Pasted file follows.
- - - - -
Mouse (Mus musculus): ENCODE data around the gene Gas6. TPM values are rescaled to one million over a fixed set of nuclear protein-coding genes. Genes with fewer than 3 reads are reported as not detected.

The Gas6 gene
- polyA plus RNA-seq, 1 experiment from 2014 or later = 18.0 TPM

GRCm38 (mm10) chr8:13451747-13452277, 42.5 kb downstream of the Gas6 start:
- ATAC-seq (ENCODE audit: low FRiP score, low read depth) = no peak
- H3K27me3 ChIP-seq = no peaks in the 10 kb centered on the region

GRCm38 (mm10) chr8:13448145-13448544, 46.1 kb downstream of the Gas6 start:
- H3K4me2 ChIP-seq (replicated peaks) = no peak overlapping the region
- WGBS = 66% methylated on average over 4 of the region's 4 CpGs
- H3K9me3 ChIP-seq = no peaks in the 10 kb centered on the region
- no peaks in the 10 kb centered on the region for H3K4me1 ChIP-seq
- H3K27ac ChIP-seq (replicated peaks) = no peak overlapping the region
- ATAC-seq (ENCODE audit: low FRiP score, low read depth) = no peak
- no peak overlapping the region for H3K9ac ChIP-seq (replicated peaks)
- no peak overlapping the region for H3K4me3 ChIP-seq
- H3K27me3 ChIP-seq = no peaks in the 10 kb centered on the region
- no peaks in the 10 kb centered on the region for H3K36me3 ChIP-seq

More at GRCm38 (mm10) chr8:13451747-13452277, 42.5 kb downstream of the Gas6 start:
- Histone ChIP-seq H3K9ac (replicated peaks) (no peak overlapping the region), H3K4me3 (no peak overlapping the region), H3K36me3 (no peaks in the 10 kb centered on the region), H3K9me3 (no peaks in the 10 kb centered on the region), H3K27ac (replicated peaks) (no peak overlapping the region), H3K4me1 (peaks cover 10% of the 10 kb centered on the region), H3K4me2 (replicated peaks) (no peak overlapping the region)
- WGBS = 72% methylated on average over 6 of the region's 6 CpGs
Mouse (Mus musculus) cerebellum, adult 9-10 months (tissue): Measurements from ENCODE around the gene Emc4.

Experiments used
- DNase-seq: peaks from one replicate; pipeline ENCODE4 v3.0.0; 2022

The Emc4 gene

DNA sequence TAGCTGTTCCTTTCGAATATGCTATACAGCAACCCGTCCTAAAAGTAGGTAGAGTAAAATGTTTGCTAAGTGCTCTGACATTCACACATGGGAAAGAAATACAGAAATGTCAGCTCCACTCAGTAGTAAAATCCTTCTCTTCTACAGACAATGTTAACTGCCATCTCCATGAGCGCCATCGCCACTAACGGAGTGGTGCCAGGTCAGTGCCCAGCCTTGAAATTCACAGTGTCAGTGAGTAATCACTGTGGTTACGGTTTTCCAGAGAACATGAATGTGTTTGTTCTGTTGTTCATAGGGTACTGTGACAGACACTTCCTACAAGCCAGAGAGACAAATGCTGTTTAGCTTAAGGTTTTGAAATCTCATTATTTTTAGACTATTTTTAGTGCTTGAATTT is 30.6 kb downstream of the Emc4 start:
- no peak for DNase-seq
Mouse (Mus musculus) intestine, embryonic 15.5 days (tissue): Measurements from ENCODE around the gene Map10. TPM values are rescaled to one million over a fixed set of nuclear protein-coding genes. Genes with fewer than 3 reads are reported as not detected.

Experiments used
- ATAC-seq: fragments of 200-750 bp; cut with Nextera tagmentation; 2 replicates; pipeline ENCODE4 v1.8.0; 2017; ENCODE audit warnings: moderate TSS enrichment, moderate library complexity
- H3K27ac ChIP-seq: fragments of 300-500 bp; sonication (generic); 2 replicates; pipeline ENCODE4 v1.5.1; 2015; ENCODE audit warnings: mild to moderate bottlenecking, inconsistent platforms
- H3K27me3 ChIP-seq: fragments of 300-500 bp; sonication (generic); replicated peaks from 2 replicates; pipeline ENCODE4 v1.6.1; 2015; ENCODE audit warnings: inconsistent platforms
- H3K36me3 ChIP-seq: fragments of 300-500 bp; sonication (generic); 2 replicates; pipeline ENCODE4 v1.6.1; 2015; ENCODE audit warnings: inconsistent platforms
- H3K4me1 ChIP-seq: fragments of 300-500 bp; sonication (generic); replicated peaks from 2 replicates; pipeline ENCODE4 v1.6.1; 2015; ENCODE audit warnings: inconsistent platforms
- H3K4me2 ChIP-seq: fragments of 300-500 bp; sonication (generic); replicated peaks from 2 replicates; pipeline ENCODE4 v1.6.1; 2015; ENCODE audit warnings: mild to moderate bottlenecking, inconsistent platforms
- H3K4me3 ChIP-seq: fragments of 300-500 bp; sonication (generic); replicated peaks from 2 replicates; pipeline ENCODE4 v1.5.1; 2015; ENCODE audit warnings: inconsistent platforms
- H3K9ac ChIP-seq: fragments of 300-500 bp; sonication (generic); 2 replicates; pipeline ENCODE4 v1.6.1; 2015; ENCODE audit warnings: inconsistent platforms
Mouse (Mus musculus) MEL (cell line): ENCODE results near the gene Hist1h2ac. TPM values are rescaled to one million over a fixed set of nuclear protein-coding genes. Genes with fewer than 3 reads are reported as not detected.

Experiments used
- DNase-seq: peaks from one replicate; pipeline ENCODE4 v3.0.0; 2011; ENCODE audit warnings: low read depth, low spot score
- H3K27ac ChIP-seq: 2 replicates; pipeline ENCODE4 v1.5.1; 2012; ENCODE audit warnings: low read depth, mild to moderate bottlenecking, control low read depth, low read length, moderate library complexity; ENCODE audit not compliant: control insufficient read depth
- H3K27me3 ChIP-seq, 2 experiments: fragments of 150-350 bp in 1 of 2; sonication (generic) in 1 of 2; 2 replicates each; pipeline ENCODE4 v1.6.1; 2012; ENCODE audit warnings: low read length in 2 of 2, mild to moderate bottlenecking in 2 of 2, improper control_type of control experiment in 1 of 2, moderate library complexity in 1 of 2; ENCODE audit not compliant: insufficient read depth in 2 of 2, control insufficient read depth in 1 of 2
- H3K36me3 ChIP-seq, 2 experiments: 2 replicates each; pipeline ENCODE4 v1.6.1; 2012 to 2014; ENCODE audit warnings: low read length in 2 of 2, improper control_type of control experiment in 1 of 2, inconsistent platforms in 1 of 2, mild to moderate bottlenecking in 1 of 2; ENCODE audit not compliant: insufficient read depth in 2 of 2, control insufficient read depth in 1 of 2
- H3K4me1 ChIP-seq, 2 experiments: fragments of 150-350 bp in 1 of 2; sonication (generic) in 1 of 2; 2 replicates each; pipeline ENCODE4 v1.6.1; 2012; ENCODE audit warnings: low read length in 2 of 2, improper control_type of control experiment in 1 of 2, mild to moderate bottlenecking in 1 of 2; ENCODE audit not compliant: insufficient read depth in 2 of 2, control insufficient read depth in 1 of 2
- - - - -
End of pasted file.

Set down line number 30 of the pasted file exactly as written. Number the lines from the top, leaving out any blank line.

- H3K27ac ChIP-seq: fragments of 300-500 bp; sonication (generic); 2 replicates; pipeline ENCODE4 v1.5.1; 2015; ENCODE audit warnings: mild to moderate bottlenecking, inconsistent platforms